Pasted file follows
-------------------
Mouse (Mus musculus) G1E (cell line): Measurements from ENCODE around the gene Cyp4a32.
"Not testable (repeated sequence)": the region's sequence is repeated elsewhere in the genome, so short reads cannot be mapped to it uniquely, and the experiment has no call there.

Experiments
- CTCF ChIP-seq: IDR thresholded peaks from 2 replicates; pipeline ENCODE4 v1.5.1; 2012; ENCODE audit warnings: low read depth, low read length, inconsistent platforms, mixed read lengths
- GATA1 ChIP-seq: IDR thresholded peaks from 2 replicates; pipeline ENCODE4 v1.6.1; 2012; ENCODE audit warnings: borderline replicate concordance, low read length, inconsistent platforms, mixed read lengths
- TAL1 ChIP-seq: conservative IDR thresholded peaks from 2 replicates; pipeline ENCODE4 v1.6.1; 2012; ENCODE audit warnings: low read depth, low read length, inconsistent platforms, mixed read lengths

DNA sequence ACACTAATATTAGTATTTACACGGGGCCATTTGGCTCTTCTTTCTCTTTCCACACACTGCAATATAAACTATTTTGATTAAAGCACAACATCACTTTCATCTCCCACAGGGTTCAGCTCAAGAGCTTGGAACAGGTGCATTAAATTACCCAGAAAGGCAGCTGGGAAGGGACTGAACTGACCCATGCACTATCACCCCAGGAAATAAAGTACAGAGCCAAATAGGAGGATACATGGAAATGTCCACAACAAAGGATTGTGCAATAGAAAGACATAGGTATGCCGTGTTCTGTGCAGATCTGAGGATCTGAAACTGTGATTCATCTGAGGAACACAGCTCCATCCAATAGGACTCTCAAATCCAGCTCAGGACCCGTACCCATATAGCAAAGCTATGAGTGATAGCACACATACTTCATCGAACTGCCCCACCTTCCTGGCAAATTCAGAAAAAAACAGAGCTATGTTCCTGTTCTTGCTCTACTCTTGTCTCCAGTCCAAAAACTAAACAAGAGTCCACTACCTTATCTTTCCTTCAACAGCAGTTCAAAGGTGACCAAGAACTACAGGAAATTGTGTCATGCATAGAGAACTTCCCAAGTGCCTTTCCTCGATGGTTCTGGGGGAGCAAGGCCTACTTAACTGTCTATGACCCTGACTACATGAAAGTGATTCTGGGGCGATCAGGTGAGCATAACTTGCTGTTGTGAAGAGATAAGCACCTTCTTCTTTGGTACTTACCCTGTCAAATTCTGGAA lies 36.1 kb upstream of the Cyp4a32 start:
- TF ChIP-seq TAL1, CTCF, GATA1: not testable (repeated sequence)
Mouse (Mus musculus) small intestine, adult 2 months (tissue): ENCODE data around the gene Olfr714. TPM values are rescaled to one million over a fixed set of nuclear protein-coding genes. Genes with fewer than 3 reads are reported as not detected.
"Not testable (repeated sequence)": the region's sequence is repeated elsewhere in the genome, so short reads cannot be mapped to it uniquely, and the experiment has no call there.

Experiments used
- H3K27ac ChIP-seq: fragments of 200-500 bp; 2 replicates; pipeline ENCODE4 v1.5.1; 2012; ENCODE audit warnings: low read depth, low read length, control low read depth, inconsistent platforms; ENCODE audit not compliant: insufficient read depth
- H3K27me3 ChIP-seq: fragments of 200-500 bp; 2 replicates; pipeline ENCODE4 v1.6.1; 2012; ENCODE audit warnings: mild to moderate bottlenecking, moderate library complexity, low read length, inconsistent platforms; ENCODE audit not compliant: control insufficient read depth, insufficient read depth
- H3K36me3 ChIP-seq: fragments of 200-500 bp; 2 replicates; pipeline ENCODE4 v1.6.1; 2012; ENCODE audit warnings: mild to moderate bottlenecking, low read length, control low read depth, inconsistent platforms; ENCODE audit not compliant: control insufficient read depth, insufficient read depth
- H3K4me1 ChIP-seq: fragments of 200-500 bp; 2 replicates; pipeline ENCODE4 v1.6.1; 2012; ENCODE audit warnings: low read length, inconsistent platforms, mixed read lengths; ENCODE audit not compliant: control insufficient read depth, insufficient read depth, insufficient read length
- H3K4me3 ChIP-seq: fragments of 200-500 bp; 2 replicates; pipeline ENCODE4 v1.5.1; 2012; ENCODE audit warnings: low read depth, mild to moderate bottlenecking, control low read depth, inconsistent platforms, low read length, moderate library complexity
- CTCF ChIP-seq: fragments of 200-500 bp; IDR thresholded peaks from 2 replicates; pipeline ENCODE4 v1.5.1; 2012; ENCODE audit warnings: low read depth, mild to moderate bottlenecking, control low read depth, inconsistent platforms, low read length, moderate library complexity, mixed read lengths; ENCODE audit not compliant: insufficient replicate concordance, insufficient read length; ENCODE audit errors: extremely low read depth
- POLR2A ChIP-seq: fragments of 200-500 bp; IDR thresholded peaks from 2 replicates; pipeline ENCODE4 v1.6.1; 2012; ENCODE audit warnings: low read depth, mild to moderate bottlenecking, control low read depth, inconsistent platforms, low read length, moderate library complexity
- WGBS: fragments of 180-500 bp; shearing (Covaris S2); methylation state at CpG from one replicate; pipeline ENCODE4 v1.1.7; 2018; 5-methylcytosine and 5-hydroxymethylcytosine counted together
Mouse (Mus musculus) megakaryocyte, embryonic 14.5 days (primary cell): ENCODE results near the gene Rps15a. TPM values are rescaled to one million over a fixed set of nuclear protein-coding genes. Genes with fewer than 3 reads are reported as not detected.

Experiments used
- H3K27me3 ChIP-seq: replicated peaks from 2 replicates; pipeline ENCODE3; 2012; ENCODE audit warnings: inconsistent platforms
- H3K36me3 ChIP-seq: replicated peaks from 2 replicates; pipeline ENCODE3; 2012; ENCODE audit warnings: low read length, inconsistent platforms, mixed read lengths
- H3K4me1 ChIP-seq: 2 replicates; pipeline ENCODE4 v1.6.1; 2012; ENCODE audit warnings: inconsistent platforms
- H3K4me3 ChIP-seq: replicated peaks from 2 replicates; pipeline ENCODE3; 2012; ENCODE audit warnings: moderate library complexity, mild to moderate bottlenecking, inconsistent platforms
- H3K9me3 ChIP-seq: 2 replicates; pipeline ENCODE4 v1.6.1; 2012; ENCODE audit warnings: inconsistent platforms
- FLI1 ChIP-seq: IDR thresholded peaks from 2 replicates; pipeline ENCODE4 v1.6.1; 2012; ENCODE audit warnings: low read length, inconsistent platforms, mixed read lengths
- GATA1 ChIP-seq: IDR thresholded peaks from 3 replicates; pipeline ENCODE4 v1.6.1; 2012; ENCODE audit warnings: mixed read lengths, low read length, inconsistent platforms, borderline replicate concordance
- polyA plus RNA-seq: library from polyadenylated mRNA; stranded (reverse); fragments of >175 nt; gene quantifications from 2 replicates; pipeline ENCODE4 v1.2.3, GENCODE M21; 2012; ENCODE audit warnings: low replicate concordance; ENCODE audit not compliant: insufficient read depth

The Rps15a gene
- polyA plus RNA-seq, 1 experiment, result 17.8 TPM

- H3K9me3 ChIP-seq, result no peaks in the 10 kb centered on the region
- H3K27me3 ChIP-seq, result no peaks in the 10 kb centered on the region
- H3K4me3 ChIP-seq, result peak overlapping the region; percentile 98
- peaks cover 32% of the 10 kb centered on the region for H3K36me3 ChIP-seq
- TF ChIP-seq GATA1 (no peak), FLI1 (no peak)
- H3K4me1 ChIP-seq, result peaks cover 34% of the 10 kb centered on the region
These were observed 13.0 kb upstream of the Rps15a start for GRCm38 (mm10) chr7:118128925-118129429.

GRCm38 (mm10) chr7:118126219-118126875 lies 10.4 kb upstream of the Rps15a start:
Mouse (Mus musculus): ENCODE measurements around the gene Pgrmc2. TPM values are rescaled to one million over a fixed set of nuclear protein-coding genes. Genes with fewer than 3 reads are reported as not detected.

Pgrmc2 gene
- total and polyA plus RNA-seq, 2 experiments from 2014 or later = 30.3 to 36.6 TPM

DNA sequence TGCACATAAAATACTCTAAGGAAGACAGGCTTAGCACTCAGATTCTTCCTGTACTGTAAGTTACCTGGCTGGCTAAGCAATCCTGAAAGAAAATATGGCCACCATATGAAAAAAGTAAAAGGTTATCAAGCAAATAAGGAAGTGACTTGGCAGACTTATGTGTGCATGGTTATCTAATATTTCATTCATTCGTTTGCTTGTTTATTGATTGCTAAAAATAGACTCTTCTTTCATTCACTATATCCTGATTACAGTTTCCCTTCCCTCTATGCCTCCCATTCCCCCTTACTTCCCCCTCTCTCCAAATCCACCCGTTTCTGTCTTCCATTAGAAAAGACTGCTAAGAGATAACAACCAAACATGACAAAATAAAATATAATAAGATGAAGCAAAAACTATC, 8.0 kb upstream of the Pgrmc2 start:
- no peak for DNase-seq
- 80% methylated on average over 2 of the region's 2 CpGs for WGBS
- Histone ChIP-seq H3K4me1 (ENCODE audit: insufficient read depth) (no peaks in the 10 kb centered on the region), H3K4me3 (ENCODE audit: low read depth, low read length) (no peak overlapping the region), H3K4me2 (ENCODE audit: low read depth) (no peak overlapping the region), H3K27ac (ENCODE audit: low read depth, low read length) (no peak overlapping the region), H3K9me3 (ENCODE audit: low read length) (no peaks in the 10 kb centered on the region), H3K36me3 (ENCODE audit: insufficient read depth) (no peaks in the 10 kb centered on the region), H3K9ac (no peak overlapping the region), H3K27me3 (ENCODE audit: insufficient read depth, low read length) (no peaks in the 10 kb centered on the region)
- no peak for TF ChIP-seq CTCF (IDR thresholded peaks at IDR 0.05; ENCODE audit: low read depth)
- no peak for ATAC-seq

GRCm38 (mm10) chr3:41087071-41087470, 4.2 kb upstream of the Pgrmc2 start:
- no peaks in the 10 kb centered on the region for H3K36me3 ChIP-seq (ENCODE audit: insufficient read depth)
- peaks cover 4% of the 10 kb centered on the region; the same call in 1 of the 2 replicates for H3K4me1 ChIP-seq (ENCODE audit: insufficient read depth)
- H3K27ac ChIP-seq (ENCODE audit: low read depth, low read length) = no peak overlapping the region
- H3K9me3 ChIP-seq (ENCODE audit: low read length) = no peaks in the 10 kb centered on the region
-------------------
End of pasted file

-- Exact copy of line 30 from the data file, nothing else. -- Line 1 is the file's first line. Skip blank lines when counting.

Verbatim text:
The Rps15a gene